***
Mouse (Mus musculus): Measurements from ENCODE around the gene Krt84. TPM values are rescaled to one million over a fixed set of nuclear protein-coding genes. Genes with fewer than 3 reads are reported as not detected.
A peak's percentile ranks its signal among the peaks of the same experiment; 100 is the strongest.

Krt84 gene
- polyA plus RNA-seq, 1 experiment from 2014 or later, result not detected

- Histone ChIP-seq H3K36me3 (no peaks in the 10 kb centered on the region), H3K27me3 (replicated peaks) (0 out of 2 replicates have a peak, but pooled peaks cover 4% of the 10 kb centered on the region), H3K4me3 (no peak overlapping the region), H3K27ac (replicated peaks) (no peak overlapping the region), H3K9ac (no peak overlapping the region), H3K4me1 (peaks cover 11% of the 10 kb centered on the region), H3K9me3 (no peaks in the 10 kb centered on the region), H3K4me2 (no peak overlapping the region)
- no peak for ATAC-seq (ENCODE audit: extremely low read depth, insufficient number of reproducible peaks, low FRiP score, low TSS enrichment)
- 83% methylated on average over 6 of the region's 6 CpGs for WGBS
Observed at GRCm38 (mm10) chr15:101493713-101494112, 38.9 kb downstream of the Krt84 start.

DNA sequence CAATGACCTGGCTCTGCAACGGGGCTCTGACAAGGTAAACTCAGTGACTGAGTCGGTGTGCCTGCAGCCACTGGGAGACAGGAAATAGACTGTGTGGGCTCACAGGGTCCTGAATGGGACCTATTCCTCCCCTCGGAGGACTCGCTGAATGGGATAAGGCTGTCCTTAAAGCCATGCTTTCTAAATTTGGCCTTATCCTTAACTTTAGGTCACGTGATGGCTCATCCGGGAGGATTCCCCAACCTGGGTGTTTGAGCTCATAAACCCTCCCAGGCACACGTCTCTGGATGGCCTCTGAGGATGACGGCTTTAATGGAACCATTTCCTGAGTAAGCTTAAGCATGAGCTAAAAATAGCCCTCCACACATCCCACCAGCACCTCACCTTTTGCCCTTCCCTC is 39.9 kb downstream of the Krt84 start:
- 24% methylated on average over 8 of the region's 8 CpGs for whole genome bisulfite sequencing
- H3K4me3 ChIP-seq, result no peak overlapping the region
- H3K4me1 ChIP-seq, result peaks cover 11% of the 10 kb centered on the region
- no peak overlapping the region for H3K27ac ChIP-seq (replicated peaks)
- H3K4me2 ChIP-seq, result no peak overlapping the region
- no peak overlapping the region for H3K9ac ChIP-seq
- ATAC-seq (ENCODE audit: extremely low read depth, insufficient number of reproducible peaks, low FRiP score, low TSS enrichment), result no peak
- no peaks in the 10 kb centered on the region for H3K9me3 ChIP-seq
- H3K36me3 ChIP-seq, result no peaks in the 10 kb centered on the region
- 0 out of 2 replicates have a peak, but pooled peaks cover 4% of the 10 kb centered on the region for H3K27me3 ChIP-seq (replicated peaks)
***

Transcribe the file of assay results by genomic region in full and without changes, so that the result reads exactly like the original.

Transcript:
Mouse (Mus musculus): Measurements from ENCODE around the gene Krt84. TPM values are rescaled to one million over a fixed set of nuclear protein-coding genes. Genes with fewer than 3 reads are reported as not detected.
A peak's percentile ranks its signal among the peaks of the same experiment; 100 is the strongest.

Krt84 gene
- polyA plus RNA-seq, 1 experiment from 2014 or later, result not detected

- Histone ChIP-seq H3K36me3 (no peaks in the 10 kb centered on the region), H3K27me3 (replicated peaks) (0 out of 2 replicates have a peak, but pooled peaks cover 4% of the 10 kb centered on the region), H3K4me3 (no peak overlapping the region), H3K27ac (replicated peaks) (no peak overlapping the region), H3K9ac (no peak overlapping the region), H3K4me1 (peaks cover 11% of the 10 kb centered on the region), H3K9me3 (no peaks in the 10 kb centered on the region), H3K4me2 (no peak overlapping the region)
- no peak for ATAC-seq (ENCODE audit: extremely low read depth, insufficient number of reproducible peaks, low FRiP score, low TSS enrichment)
- 83% methylated on average over 6 of the region's 6 CpGs for WGBS
Observed at GRCm38 (mm10) chr15:101493713-101494112, 38.9 kb downstream of the Krt84 start.

DNA sequence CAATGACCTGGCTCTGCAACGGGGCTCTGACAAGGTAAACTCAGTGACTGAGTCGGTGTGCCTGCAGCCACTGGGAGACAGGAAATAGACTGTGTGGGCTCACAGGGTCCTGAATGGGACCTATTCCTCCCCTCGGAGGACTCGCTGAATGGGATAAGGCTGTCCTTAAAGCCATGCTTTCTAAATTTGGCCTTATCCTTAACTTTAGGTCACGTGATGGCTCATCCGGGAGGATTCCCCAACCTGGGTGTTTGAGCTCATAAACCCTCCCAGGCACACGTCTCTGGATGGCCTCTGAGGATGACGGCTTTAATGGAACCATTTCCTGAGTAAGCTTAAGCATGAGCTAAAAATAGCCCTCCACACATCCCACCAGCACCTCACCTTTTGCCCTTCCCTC is 39.9 kb downstream of the Krt84 start:
- 24% methylated on average over 8 of the region's 8 CpGs for whole genome bisulfite sequencing
- H3K4me3 ChIP-seq, result no peak overlapping the region
- H3K4me1 ChIP-seq, result peaks cover 11% of the 10 kb centered on the region
- no peak overlapping the region for H3K27ac ChIP-seq (replicated peaks)
- H3K4me2 ChIP-seq, result no peak overlapping the region
- no peak overlapping the region for H3K9ac ChIP-seq
- ATAC-seq (ENCODE audit: extremely low read depth, insufficient number of reproducible peaks, low FRiP score, low TSS enrichment), result no peak
- no peaks in the 10 kb centered on the region for H3K9me3 ChIP-seq
- H3K36me3 ChIP-seq, result no peaks in the 10 kb centered on the region
- 0 out of 2 replicates have a peak, but pooled peaks cover 4% of the 10 kb centered on the region for H3K27me3 ChIP-seq (replicated peaks)